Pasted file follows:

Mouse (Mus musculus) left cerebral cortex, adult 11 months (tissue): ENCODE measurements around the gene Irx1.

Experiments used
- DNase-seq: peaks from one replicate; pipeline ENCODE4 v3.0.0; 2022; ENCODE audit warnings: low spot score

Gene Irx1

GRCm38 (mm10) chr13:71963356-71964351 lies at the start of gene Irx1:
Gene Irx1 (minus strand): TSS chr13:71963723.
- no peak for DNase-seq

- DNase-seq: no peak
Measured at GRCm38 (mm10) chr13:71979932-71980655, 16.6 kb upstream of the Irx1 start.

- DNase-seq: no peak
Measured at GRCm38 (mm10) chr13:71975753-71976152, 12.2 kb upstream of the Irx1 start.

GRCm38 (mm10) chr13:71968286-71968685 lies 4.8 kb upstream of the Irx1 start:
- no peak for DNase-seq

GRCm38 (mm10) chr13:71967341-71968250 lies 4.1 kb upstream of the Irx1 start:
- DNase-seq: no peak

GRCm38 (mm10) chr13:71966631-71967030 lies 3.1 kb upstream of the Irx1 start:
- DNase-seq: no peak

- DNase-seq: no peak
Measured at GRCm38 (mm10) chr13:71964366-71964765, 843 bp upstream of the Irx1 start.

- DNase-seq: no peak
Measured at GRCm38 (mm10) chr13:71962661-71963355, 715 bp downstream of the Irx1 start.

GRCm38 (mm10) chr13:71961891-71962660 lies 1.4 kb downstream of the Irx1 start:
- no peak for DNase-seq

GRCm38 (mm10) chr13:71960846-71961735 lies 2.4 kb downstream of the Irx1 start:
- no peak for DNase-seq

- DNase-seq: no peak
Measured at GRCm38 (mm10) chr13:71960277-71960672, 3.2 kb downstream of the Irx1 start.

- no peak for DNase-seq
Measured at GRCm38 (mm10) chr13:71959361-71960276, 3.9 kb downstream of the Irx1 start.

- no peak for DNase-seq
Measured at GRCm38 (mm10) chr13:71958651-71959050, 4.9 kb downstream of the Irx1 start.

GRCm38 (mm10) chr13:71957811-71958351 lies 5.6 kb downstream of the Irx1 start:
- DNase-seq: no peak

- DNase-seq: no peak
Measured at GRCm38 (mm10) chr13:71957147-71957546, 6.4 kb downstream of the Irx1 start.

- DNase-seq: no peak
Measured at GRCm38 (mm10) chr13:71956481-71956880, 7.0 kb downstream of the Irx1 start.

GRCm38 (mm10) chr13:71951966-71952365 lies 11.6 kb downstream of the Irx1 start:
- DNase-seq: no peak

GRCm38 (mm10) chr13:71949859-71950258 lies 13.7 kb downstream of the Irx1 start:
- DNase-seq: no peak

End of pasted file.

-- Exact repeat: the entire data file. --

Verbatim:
Mouse (Mus musculus) left cerebral cortex, adult 11 months (tissue): ENCODE measurements around the gene Irx1.

Experiments used
- DNase-seq: peaks from one replicate; pipeline ENCODE4 v3.0.0; 2022; ENCODE audit warnings: low spot score

Gene Irx1

GRCm38 (mm10) chr13:71963356-71964351 lies at the start of gene Irx1:
Gene Irx1 (minus strand): TSS chr13:71963723.
- no peak for DNase-seq

- DNase-seq: no peak
Measured at GRCm38 (mm10) chr13:71979932-71980655, 16.6 kb upstream of the Irx1 start.

- DNase-seq: no peak
Measured at GRCm38 (mm10) chr13:71975753-71976152, 12.2 kb upstream of the Irx1 start.

GRCm38 (mm10) chr13:71968286-71968685 lies 4.8 kb upstream of the Irx1 start:
- no peak for DNase-seq

GRCm38 (mm10) chr13:71967341-71968250 lies 4.1 kb upstream of the Irx1 start:
- DNase-seq: no peak

GRCm38 (mm10) chr13:71966631-71967030 lies 3.1 kb upstream of the Irx1 start:
- DNase-seq: no peak

- DNase-seq: no peak
Measured at GRCm38 (mm10) chr13:71964366-71964765, 843 bp upstream of the Irx1 start.

- DNase-seq: no peak
Measured at GRCm38 (mm10) chr13:71962661-71963355, 715 bp downstream of the Irx1 start.

GRCm38 (mm10) chr13:71961891-71962660 lies 1.4 kb downstream of the Irx1 start:
- no peak for DNase-seq

GRCm38 (mm10) chr13:71960846-71961735 lies 2.4 kb downstream of the Irx1 start:
- no peak for DNase-seq

- DNase-seq: no peak
Measured at GRCm38 (mm10) chr13:71960277-71960672, 3.2 kb downstream of the Irx1 start.

- no peak for DNase-seq
Measured at GRCm38 (mm10) chr13:71959361-71960276, 3.9 kb downstream of the Irx1 start.

- no peak for DNase-seq
Measured at GRCm38 (mm10) chr13:71958651-71959050, 4.9 kb downstream of the Irx1 start.

GRCm38 (mm10) chr13:71957811-71958351 lies 5.6 kb downstream of the Irx1 start:
- DNase-seq: no peak

- DNase-seq: no peak
Measured at GRCm38 (mm10) chr13:71957147-71957546, 6.4 kb downstream of the Irx1 start.

- DNase-seq: no peak
Measured at GRCm38 (mm10) chr13:71956481-71956880, 7.0 kb downstream of the Irx1 start.

GRCm38 (mm10) chr13:71951966-71952365 lies 11.6 kb downstream of the Irx1 start:
- DNase-seq: no peak

GRCm38 (mm10) chr13:71949859-71950258 lies 13.7 kb downstream of the Irx1 start:
- DNase-seq: no peak